Brussels suspect Abrini formally investigated over Paris attacks
Brussels airport attack suspect Mohamed Abrini has been placed under formal investigation in France over the 2015 Paris terror attacks, his lawyers say.
Mohamed Abrini, dubbed the "man in the hat" after being filmed with the bombers who attacked Brussels airport last March, was handed over to French authorities for a day so he could be charged.
He was arrested last April in Brussels.
The gun and bomb attacks in Paris on 13 November 2015 killed 130 people.
Mohamed Abrini was spotted in a car with key Paris suspect Salah Abdeslam when it stopped at a petrol station in Ressons two days before the attacks on the French capital.
His fingerprints and DNA were found in two "safe houses" in Brussels, as well as in a car used during the Paris attacks.
Following his arrest, he also admitted picking up Salah Abdeslam after the attacks and driving him back to Belgium.
Who is Mohamed Abrini?
- A Belgian of Moroccan descent from the Brussels district of Molenbeek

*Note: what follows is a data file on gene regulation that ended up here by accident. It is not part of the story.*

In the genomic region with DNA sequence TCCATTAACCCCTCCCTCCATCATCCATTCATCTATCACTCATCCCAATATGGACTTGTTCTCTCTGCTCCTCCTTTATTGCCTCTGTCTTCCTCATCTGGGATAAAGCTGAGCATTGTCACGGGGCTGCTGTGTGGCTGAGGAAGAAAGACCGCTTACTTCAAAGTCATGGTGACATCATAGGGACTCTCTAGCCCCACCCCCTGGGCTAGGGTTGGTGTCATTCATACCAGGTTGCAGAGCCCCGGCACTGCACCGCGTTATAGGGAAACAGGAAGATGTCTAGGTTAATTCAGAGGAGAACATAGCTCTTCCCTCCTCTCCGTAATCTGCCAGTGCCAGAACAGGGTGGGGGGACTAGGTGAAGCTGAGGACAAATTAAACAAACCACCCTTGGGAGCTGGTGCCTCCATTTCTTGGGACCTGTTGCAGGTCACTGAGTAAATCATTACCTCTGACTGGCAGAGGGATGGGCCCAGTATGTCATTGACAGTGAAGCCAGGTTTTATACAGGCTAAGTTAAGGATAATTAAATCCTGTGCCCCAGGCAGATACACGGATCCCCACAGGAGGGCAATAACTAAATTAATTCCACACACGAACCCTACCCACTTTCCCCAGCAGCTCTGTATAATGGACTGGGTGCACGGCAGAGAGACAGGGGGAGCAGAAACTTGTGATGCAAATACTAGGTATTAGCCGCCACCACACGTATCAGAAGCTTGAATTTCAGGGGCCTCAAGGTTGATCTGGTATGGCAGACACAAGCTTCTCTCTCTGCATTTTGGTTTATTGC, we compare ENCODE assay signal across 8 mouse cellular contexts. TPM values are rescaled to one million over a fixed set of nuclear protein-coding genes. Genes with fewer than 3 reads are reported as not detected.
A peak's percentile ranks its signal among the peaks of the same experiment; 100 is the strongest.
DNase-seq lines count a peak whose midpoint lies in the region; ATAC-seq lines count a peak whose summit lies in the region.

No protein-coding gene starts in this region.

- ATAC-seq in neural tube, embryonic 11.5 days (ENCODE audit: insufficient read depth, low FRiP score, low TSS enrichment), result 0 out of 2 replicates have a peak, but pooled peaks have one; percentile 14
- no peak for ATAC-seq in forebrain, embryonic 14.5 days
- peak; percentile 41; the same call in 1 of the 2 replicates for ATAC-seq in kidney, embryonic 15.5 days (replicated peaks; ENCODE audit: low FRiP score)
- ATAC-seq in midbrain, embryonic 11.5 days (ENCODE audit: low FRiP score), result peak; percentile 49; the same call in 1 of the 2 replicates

- Described as an old friend of fellow Paris suspect Salah Abdeslam
- Known to police for theft and drug-related incidents
- Younger brother died while fighting in Syria in 2014
- Unlike Salah Abdeslam, Mohamed Abrini is not thought to have been in Paris during the 13 November attacks. But the discovery of his fingerprints and DNA led to suspicion that he was involved in assembling the explosives used
Mohamed Abrini was driven to Paris from Belgium in a heavily armed convoy so the case against him could be formally launched, BFMTV reported.
He was not asked any questions during his court appearance in front of six judges, his lawyer Emmanuel Pierrat said in a statement.
However, Mr Pierrat said Mohamed Abrini was in Belgium when the attacks in Paris were carried out on 13 November 2015.
He also said the fact that his client was being investigated in both France and Belgium over the Paris attacks could lead to legal complications.
Mohamed Abrini is also under investigation in Belgium over the bomb attack on Brussels Zaventem Airport last March, which along with an attack on a metro station in the city killed 32 people.
Both the Paris and Brussels attacks were claimed by the so-called Islamic State group.